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How to Roll a Coin on Your Fingers

By Tom Interval

Have you ever seen a movie in which a character rolls a coin on his fingers?

Examples include Val Kilmer as Doc Holliday in Tombstone (1993) and as Chris Knight in Real Genius (1985), Van Heflin as Sam Masterson in The Strange Love of Martha Ivers (1946), and Woody Allen as Miles Monroe in Sleeper (1973).

If you, too, would like to emulate some of Hollywood’s finest coin-rollers, then you might enjoy the video tutorial I just uploaded to YouTube: How to Roll a Coin on Your Fingers, Full Tutorial. Follow the link or watch the embedded video below.

And if you’re a trivia buff, you might be interested to know that a coin roll is also known as a coin walk, knuckle roll, and steeplechase.

The oldest published description of a coin roll I could find is in T. Nelson Down’s The Art of Magic (1909), p. 246. Other sources include The Tarbell Course in Magic, Vol. 3, by Harlan Tarbell (1927), p. 140; Coin Magic, by Jean Hugard (1935), p. 47; Modern Coin Magic, by J.B. Bobo (1952), p. 201; and Now You See It Now You Don’t!, by Bill Tarr (1976), p. 108.

After watching the video, please update me on your progress by commenting below or contacting me. Happy steeplechasing!

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Harry Houdini Lives: a Deepfake Encounter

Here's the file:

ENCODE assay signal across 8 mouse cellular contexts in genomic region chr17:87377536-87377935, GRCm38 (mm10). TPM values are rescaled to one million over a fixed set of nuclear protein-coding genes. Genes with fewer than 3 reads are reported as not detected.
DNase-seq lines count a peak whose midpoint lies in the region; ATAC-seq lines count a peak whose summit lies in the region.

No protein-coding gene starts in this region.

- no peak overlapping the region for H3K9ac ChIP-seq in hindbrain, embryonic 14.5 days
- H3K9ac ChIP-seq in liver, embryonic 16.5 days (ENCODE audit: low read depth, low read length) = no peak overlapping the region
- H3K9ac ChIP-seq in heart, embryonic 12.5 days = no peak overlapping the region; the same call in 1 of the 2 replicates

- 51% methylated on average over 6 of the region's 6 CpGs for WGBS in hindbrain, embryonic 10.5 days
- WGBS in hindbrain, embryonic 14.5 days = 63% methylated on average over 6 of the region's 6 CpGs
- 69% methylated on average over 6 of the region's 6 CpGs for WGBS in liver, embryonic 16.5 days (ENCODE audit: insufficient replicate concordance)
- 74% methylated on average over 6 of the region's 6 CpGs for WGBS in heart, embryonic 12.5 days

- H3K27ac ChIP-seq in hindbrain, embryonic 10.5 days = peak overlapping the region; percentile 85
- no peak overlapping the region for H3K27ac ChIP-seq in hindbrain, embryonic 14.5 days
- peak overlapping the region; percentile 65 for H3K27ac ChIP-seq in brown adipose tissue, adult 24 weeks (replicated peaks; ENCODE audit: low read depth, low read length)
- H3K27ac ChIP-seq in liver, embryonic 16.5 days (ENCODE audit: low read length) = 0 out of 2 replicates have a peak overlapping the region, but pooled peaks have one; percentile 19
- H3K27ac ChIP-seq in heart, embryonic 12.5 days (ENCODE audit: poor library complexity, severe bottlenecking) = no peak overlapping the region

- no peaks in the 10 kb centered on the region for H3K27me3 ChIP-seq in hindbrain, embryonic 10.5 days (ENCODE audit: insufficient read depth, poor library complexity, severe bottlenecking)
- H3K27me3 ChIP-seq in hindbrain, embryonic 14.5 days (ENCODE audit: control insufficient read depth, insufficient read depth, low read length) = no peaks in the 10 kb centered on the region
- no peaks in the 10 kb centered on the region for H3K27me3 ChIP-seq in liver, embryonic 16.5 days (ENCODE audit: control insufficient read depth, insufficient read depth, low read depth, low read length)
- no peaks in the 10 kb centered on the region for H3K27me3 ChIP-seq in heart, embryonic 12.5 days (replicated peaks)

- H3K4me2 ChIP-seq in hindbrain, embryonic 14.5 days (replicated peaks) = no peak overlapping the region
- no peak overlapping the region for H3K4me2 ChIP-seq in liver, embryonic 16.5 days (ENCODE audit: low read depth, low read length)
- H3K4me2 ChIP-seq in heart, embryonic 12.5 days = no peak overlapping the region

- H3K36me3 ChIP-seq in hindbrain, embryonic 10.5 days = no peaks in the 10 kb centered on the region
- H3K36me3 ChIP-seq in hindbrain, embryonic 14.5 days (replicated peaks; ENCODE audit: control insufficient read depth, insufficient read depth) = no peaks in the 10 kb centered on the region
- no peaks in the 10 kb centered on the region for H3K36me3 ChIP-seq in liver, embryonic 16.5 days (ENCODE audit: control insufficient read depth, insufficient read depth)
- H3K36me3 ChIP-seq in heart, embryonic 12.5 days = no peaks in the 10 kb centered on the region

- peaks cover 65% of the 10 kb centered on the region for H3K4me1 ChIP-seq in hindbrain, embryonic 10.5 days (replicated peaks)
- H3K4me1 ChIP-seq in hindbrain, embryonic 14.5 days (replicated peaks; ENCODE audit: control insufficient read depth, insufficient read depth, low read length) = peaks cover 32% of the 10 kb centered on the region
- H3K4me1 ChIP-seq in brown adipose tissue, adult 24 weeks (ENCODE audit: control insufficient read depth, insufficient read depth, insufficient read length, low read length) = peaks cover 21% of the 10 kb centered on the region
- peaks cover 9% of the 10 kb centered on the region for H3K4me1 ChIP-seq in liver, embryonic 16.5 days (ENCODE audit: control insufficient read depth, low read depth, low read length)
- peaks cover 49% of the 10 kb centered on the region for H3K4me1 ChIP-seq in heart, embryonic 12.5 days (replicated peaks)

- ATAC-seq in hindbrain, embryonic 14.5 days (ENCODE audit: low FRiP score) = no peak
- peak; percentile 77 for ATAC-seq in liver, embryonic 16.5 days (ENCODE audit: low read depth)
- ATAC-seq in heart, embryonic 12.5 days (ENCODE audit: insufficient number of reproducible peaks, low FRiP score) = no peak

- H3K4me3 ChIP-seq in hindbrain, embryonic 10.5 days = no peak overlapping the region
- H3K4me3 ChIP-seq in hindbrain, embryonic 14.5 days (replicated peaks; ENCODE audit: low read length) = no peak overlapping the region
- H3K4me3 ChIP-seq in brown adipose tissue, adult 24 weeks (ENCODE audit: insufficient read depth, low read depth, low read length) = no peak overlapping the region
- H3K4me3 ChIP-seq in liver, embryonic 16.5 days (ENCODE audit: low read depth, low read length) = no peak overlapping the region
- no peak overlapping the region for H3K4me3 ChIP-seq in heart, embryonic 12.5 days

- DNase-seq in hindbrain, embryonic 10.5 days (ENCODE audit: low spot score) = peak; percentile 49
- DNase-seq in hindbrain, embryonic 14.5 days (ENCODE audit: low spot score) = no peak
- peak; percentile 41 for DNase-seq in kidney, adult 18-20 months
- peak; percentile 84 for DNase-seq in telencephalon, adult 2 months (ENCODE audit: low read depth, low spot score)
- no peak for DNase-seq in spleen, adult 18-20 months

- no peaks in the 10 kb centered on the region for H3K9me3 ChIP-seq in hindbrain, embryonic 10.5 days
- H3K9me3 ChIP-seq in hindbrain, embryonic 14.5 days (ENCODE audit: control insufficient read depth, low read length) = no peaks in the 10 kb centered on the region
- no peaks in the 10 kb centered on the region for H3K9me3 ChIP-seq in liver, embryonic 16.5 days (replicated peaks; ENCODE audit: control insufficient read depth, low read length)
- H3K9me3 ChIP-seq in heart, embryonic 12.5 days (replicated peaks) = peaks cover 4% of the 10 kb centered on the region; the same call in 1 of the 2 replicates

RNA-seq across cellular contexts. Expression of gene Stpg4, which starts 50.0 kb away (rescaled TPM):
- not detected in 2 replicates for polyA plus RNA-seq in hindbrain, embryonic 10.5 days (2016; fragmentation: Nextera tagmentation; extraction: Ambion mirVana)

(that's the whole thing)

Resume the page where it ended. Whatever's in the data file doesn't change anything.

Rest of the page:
By Tom Interval

I recently uploaded a video compilation of clips I made animating old photos of magicians, thanks to deep-learning software called Deep Nostalgia. Being a hopeless Houdini enthusiast, I couldn’t resist doing the same with photos of the legendary escapologist and showman. Set to sublime music, this eerie collection includes animated clips of Houdini at different stages of his life, from toddler to elder, as well as short samples of his and Bessie’s voices. Enjoy!

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Magicians of the Past Brought to Life

By Tom Interval

Ladies and gentlemen, step right up! For my next trick, I shall bring past magicians back to life! Not literally, of course, but with uncanny results, nonetheless.

Although this magic is of the technological variety introduced more than a year ago, it’s still quite astonishing to see it in action.

The software is called Deep Nostalgia by MyHeritage, and it’s a magic historian’s delight. Simply upload an old photo of someone and, after a few seconds of processing, the app produces a lifelike video animation of the person.